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Re: Original text of "thirty days..."?

Posted by masakim on February 21, 2003

In Reply to: Re: Original text of "thirty days..."? posted by TheFallen on February 21, 2003

: : : : : Does anybody know any popular or traditional phrases/proverbs/sayings that go along with all the months of the year? I can only think of some of the months. Any help would be appreciated.

: : : : People who answer questions here are volunteering their time and effort. So that we won't duplicate material you already have, why don't you identify the months that still need sayings?

: : : That's a good idea.

: : How about?
: :
: : Thirty days have September, April, June and November. All the rest have 31, except for February clear, which has but 28 and 29 each leap year.

: That suggestion made me smile, but something about it didn't read quite right, and so I went digging. There seems to be a number of slight variants of this mnemonic rhyme, as per the following:-

: Thirty days have/has September,
: April, June and (cold) November.
: All the rest have thirty one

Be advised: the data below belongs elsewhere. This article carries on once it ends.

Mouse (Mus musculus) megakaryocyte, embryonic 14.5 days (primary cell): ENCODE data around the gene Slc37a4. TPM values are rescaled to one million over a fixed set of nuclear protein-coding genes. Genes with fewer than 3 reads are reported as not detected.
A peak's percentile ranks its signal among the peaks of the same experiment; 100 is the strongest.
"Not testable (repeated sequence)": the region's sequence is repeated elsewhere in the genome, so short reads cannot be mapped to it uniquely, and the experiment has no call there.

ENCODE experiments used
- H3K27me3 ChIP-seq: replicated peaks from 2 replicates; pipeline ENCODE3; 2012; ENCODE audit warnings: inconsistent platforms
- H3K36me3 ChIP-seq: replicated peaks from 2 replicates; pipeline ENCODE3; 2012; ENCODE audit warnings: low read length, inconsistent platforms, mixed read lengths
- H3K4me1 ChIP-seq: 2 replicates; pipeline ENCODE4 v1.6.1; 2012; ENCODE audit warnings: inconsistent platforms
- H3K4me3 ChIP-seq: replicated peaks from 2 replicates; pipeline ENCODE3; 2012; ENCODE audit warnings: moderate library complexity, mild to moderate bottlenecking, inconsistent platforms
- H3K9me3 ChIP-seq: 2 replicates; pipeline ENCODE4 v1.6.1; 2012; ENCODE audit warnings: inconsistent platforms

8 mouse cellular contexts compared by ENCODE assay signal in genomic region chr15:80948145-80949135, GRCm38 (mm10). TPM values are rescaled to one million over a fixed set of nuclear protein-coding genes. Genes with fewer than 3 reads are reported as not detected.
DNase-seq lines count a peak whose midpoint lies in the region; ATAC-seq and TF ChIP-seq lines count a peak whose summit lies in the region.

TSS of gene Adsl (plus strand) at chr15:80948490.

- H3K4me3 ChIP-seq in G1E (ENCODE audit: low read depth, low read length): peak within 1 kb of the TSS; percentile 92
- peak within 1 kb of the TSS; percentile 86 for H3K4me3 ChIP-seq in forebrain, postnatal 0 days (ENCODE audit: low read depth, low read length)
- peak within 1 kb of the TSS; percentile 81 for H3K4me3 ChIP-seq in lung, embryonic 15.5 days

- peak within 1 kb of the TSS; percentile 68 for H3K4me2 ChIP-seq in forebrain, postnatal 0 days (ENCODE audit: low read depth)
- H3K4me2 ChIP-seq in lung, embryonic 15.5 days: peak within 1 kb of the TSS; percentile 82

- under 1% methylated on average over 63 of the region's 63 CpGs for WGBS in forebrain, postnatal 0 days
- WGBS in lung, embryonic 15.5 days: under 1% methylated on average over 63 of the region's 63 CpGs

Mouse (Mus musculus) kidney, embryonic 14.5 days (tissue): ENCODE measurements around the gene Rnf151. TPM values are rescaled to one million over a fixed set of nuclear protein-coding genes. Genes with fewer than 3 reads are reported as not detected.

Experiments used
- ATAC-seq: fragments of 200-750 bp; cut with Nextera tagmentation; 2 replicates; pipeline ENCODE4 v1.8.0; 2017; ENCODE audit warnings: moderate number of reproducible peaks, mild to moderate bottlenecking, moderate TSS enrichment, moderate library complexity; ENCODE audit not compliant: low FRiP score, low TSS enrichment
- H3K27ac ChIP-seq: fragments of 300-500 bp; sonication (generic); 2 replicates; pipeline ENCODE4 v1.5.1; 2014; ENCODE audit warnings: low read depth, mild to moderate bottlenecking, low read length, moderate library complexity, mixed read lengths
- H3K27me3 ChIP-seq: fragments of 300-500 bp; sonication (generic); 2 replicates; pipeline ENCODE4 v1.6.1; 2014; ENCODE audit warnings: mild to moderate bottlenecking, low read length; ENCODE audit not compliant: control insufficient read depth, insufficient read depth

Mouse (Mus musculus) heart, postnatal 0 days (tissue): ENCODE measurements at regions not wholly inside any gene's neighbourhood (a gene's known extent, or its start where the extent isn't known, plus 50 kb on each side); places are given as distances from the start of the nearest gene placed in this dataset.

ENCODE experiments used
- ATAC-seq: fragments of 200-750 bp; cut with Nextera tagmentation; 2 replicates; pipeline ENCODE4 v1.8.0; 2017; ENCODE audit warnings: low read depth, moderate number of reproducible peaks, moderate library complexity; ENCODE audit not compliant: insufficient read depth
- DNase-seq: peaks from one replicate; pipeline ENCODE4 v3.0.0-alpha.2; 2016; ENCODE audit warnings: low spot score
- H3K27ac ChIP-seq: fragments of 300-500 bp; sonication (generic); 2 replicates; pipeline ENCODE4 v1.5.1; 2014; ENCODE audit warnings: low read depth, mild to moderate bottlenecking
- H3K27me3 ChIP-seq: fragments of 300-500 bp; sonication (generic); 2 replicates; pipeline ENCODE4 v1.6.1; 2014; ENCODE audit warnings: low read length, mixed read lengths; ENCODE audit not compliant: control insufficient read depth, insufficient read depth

: Excepting/except for/save( for) February alone
: Which has twenty eight days clear
: And/or twenty nine each Leap Year.

: Does anyone know the origins of this little poem, and if so, is there a genuine original text?

Thirty days hath September,
April, June, and November;
All the rest have thirty-one,
Excepting February alone,
And that has twenty-eight days clear
And twenty-nine in each leap year.
(Stevins MS, c1555)

Thirty dayes hath Nouember,
Aprill, Iune and September.
February hath xxviij alone,
And all the rest have xxxi.
(Grafton, 1572)

Thirty dayes hath Nouember,
Aprill, Iune and September;
Twentie and eyght hath February alone,
And all the rest thirty and one,
But in the leape you must adde one.
(Harrison, 1577)

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En avril, en juing, en septembre
A .xxx. jours et en novembre:
Tout li autre ont .xxxj. jour,
Fors fevriers qi est li plus cour,
En soi que .xxviij. jors n'a,
Ne plus ne meins n'i avra ja
Fors en l'an qe bissextres vient,
Adont en a, einsi avient,
.xxix., de tant est creus,
L'an que bixestres est cheus.
(French poem, 13th C)